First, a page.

Called Glock and they do not make a 3.5 lb Connector for G44. Anyone make it?
That's true, but Glock part numbers starting with SP have been obsolete for several years. Now the 4.5-lbf MINUS Connector is just part 721.It's the same connector as all of the other double-stack Glocks. The part number is SP00721.
The manner in which the Glock firing mechanism works would produce a very long and creepy final stage of trigger pull if a true 3.5-lbf Connector were installed.That's too bad. Seems like someone should design it
Amen - it's somewhat theorized that Glock had them marked as 3.5lb connectors in the very early days was due to an incorrect metric conversion calculation. I've done a bunch of testing with connectors. Using a STOCK Gen 4 G19 with ZERO rounds through it, I got the current minus connector at 4.08lb. Of the 8 different connectors I tried, it was the lowest weight. I used an original "3.5" connector out of a Gen 1 G17L and it averaged 4.57lb. Even with the Ghost 3.5 (GHO_2105-B-O), I averaged 4.568lb. Measurements are the average over 10 trigger pulls.That's true, but Glock part numbers starting with SP have been obsolete for several years. Now the 4.5-lbf MINUS Connector is just part 721.
The rating of an OEM Connector is that which occurs when the connector is installed in an all-OEM pistol with OEM Firing Pin and Trigger Springs. Although Glock years ago ERRONEOUSLY referred to part 721 as a 3.5-lbf Connector, that was NEVER true. The only way part 721 could produce a 3.5-lbf peak trigger pull is to ALSO decrease the strength of the Firing Pin Spring from OEM 5.5-lbf to about 4.0-lbf AND increase the strength of the coil Trigger Spring from OEM 5.0-lbf to about 6.0-lbf. Glock has never made Firing Pin Springs of lower strength than 5.5-lbf nor coil Trigger Springs of any strength other than 5.0-lbf because of the very real deqradation such changes cause trigger reset and cartridge ignition characteristics. Also, a stronger coil Trigger Spring of the pre-Gen5 type leads to even greater chance of hook failure in Glock's most failure-prone component.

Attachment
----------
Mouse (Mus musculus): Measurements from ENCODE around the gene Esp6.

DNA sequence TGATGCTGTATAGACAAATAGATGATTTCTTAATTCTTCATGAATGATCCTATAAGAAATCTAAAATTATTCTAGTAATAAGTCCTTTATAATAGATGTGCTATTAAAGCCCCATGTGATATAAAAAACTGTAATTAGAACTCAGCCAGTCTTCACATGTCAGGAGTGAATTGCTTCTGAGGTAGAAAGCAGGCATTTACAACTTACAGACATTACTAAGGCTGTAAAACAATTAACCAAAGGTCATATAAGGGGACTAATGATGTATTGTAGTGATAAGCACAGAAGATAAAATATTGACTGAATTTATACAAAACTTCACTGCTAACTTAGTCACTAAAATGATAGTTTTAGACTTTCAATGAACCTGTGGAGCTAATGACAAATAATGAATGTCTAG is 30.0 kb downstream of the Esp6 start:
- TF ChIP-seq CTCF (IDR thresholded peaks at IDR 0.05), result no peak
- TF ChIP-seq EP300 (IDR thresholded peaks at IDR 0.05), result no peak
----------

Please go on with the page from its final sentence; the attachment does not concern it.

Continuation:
Today, reference to or claims of a "3.5-lbf Connector" are made ONLY by dishonest aftermarket hucksters to their very gullible markets, or by uninformed users who are either slow learners or value the "status" like some sort of 12-inch talleywhacker.
The manner in which the Glock firing mechanism works would produce a very long and creepy final stage of trigger pull if a true 3.5-lbf Connector were installed.
Dainty delicate low-weight trigger pull is OK for pure RANGE TOYS like a G44, but it's completely inappropriate for a pistol that serves as a WEAPON.